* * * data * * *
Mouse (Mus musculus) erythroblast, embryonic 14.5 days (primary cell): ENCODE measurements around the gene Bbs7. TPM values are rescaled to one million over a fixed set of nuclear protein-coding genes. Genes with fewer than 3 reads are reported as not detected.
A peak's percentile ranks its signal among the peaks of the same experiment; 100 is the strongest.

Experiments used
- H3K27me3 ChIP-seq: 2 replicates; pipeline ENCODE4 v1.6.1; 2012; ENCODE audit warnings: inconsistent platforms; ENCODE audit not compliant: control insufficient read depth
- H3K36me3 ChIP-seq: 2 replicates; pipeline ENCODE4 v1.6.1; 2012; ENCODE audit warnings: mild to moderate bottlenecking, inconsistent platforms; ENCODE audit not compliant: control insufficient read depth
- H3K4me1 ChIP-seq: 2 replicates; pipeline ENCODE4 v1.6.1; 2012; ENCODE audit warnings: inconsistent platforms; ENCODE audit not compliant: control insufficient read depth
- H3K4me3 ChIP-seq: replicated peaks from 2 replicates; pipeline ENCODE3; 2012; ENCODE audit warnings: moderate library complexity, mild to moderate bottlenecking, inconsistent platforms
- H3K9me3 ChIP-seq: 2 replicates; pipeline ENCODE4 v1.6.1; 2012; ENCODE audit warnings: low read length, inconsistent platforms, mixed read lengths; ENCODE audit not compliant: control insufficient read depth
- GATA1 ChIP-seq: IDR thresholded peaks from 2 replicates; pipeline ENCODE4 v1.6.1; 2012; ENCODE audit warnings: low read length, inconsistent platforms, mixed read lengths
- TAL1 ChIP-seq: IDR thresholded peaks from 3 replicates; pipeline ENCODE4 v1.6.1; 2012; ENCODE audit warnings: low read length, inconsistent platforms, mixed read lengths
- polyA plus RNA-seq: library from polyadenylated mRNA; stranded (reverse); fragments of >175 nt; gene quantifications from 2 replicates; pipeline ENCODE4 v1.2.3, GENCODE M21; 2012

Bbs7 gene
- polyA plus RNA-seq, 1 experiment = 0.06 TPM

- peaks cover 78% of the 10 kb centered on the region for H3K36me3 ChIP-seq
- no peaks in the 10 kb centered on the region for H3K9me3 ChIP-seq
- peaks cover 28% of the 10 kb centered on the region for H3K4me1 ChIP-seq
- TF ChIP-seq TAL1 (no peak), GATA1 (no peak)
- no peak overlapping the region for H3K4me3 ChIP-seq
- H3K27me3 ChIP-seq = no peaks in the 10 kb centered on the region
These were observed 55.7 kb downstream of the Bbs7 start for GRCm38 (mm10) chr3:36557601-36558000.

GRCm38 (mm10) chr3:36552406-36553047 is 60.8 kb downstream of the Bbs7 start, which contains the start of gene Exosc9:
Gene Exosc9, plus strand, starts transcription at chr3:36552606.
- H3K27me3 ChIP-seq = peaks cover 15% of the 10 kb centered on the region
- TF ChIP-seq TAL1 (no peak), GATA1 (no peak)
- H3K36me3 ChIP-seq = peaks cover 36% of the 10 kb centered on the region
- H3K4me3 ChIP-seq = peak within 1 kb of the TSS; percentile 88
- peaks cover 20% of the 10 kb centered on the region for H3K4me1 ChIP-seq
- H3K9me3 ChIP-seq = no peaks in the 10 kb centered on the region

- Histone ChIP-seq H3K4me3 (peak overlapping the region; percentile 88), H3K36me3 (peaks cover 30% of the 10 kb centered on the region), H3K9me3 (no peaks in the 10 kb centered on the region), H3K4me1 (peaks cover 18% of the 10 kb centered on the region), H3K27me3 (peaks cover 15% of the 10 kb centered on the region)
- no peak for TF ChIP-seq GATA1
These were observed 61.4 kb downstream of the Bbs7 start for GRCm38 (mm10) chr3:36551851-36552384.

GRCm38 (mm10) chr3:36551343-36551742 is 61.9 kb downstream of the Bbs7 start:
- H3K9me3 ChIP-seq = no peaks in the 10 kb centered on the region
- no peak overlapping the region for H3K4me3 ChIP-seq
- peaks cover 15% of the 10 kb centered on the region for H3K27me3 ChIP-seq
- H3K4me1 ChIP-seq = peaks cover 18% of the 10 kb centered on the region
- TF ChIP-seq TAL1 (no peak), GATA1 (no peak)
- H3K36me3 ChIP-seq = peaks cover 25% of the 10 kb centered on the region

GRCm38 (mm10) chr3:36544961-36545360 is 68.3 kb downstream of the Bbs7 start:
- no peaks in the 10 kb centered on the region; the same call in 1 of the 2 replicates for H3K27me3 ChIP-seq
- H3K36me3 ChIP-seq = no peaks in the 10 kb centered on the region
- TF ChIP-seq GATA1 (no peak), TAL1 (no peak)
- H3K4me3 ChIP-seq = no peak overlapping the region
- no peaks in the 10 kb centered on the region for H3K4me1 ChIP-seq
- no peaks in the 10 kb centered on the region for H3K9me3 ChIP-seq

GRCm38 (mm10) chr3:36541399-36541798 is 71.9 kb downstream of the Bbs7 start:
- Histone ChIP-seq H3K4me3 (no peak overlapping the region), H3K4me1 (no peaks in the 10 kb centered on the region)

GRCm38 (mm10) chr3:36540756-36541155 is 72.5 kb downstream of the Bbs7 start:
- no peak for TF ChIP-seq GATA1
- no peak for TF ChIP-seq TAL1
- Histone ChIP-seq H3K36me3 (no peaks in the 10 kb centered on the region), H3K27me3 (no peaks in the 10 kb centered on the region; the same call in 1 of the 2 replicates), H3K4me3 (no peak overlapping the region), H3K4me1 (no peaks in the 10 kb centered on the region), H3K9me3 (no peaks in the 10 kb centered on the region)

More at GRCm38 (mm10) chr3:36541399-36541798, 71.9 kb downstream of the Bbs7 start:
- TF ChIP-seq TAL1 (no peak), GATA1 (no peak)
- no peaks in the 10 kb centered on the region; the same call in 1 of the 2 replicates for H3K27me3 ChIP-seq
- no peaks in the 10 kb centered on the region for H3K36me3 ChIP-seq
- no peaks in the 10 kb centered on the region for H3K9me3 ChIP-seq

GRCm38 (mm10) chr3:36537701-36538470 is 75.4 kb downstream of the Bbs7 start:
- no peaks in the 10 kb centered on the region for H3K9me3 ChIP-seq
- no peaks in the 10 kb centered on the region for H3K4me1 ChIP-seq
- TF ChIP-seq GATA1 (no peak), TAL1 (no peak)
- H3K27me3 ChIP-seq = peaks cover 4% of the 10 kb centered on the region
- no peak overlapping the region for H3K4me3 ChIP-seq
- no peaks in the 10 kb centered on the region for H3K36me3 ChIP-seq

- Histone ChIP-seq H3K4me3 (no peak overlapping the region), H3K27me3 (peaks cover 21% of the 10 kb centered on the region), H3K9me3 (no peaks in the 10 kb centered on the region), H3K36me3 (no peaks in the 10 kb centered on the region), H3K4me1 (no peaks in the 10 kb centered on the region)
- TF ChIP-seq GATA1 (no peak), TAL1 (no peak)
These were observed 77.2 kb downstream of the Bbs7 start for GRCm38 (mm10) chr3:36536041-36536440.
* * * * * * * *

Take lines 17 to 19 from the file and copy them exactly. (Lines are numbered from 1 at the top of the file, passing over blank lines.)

- TF ChIP-seq TAL1 (no peak), GATA1 (no peak)
- no peak overlapping the region for H3K4me3 ChIP-seq
- H3K27me3 ChIP-seq = no peaks in the 10 kb centered on the region